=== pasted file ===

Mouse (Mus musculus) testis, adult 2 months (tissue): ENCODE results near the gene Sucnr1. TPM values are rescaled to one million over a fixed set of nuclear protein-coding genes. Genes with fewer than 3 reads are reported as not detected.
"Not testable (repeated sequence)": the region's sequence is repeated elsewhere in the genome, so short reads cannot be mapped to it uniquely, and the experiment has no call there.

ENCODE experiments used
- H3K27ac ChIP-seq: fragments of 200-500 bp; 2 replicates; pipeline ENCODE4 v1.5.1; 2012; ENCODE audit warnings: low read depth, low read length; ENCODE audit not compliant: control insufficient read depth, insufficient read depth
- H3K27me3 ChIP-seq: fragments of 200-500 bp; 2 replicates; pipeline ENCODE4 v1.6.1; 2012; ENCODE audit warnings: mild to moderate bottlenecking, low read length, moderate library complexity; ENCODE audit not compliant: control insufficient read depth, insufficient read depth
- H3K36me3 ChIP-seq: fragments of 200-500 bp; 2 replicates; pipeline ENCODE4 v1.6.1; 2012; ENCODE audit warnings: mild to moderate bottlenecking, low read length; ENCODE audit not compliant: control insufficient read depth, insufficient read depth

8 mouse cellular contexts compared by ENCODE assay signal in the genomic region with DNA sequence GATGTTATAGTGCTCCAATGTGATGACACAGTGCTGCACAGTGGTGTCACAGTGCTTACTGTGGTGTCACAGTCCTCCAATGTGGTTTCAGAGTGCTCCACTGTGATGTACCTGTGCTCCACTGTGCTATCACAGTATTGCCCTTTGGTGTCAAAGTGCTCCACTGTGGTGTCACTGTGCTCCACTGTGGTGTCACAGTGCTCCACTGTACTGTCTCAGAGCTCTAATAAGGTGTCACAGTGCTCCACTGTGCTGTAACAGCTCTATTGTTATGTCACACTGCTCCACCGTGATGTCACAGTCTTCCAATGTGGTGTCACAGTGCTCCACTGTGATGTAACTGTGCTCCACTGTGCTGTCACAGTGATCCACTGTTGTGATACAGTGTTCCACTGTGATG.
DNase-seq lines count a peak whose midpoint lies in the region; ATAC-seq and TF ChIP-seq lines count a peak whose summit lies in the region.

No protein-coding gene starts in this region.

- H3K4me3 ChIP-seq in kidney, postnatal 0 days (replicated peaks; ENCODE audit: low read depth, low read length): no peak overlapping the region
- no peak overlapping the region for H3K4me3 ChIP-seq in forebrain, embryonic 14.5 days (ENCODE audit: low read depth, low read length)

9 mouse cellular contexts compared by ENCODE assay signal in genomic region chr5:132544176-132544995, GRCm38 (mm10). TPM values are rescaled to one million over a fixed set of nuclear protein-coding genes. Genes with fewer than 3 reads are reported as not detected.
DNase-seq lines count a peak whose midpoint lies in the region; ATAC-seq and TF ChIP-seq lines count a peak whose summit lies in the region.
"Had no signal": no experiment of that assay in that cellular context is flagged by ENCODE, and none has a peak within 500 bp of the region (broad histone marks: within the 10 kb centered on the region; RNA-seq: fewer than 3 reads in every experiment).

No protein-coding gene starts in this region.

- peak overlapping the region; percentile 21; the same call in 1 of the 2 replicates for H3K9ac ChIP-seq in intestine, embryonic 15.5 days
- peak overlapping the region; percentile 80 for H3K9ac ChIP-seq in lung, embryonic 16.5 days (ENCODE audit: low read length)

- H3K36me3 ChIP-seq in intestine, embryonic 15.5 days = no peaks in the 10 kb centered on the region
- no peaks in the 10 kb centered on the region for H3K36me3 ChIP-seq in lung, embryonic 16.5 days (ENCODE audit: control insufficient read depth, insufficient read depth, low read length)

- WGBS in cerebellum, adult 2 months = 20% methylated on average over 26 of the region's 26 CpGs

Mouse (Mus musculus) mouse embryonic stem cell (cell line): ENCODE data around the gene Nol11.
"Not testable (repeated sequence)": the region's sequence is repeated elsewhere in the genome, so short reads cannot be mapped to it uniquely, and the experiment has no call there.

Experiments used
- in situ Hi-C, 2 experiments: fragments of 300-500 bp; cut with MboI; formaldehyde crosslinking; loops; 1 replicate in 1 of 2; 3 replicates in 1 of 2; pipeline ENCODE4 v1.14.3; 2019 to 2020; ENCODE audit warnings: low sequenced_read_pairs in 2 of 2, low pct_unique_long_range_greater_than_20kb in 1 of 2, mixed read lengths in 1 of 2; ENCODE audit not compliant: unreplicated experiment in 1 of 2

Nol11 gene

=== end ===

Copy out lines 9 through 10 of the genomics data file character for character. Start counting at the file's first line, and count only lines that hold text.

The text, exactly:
No protein-coding gene starts in this region.

- H3K4me3 ChIP-seq in kidney, postnatal 0 days (replicated peaks; ENCODE audit: low read depth, low read length): no peak overlapping the region